Remote or hybrid learning is a resoundingly popular option with Crown School students. In the 2021 spring quarter, Graduate Students United (GSU) conducted a survey to gather student feedback about field placements and mental health supports during the pandemic. The survey fielded answers from more than 190 students, a statistically significant number based on the program’s total enrollment. When asked what practices should continue post-COVID-19, more than 50 percent of students who responded wrote about their desire for virtual offerings. The administration is aware of the survey results and student concerns around accessibility, COVID-19, and caregiver needs, yet they have not provided students with a remote or hybrid option for the upcoming school year in a move that is both exclusionary and largely unpopular. In alignment with the letter recently sent to UChicago by GSU, we echo the calls for graduate student representation in the Zoom room in order to demand these options.
Stuck between inflexible mandates from UChicago and Council on Social Work Education (CSWE) accreditation requirements, the Crown School is failing to live up to the values that bring students to this work. Just as our communities expect us to stand up for our values in our work, we expect the Crown Family School to stand up for students. Accepting the restrictions placed on the Crown School from the University administration and the CSWE maintains an untenable double bind. As students actively striving to live out social work ideals in our community, we engage in the Crown School’s mission “to increase access, opportunity, and agency in order to dismantle systems of oppression and to help meet the basic needs of diverse individuals, families, and communities with compassion and humaneness,” and we demand that the Crown School do the same.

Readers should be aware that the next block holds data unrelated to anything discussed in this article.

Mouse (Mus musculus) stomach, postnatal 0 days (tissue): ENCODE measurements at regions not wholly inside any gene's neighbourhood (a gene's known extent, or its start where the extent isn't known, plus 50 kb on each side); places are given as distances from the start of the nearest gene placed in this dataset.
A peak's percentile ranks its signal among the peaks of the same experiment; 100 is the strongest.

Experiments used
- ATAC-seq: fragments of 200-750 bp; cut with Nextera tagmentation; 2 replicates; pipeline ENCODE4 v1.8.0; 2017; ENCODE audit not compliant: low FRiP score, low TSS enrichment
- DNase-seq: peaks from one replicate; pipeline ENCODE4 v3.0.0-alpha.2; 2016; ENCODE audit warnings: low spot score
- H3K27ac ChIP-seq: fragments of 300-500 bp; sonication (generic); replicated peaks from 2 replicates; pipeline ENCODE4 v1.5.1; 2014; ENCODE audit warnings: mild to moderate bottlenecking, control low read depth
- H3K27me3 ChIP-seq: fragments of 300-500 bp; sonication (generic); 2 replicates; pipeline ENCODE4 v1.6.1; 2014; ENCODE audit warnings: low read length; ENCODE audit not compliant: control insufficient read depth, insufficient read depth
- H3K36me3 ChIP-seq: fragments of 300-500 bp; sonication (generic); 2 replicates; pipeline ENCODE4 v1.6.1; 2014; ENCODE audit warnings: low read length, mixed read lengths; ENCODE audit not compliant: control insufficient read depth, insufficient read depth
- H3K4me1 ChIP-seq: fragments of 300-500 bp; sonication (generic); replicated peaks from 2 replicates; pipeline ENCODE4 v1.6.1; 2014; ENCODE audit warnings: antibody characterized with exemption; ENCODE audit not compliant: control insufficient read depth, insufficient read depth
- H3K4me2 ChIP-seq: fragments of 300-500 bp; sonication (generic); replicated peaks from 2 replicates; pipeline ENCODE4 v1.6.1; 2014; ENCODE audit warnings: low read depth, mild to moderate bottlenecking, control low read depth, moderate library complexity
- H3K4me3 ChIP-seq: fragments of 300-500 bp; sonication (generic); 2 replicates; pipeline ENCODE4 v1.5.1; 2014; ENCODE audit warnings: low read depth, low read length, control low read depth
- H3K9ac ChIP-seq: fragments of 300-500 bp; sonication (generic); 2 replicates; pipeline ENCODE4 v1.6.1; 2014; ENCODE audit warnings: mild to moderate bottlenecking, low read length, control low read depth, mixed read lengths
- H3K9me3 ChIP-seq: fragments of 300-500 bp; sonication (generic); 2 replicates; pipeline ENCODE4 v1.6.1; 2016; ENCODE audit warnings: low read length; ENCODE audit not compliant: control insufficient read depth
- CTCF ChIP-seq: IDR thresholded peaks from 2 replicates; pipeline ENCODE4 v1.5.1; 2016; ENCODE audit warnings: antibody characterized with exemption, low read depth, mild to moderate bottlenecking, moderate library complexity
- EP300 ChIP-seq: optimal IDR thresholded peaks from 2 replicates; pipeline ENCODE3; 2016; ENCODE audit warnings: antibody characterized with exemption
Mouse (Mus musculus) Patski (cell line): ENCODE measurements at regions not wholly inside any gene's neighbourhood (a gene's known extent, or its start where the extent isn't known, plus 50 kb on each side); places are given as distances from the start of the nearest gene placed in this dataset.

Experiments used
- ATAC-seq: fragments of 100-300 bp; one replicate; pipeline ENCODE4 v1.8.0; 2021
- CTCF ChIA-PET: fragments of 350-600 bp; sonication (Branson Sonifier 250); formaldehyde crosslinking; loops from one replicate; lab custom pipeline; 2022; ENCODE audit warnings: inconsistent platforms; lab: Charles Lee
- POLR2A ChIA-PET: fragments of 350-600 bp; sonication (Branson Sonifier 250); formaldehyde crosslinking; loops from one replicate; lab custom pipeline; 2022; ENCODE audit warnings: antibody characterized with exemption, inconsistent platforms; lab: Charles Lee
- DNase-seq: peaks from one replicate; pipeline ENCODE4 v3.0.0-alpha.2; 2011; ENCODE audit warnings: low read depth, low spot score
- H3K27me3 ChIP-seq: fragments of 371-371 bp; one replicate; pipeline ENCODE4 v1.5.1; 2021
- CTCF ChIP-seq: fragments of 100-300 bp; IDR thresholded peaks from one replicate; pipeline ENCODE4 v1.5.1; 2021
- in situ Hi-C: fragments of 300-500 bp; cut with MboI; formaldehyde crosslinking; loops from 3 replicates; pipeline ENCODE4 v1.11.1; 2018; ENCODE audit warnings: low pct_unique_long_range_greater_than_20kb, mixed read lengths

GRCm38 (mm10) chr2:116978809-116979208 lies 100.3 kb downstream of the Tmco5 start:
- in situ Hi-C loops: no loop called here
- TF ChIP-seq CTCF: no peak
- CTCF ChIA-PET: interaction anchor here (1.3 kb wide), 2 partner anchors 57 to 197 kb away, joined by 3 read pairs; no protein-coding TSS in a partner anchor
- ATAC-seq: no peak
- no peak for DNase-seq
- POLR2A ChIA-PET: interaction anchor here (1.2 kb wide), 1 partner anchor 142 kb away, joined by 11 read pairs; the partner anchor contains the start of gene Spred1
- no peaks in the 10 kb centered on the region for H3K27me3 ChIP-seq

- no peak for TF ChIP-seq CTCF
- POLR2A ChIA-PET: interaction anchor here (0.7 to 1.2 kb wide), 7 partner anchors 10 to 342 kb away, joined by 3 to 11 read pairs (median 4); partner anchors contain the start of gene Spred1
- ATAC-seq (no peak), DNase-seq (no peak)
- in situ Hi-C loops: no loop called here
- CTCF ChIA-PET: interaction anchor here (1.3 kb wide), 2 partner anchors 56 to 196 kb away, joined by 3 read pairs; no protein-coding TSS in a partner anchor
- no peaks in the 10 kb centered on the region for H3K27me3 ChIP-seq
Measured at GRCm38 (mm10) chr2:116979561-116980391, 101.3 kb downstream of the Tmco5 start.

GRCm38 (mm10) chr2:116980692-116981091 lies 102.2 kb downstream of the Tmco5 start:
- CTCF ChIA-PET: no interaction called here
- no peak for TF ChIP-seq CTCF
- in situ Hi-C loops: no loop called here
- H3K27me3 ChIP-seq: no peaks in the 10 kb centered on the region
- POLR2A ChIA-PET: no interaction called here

In order to remain true to the values of the social work profession, accessibility must be the top priority for the administration as it prepares for the rapidly approaching autumn quarter. We implore the Crown Family School of Social Work, Policy, and Practice to put the needs of its students first and provide remote or hybrid learning options this year.
Niki Colon, Lisa Howard, Jennifer Nemecek, Henry Rosh, Rachel Tsen, Nahime Aguirre Mtanous, Demi Collins, Anna Crofts, Fabiola Cuevas Flores, Jessica Erickson, Brooke Ferguson, Ana Fuentes, Sabrina Geraghty, Ami Goetz, Connie Greene, Crystina Harris, Anna Hoban, Bianca Huerta, Madeline Jones, Meghan Keane, Marty Kezon, Asiyah Khafiyya, Sumi Kirk, Alix Kramer, Imani LaGrone, Nicole Levonyak, Alyssa Linvell, Katherine Lobo, Gianna Lorbeck, Molly Lubetkin, Rob Meeker, Sarah Mitchell, Kim Oria, Neelima Prabhala, Emma Rust, Naomi Salcedo, Eve Skosey-LaLonde, Hannah Smith, Lindsay Somberg, Tara Song, Mehreen Tariq, Olivia Venegas, Jessica Weinstock, Charity Williams, Barrett Winston, Xoe Wise, Shan Zhang
The authors and signatories are students at the Crown Family School of Social Work, Policy, and Practice and advocates for remote learning.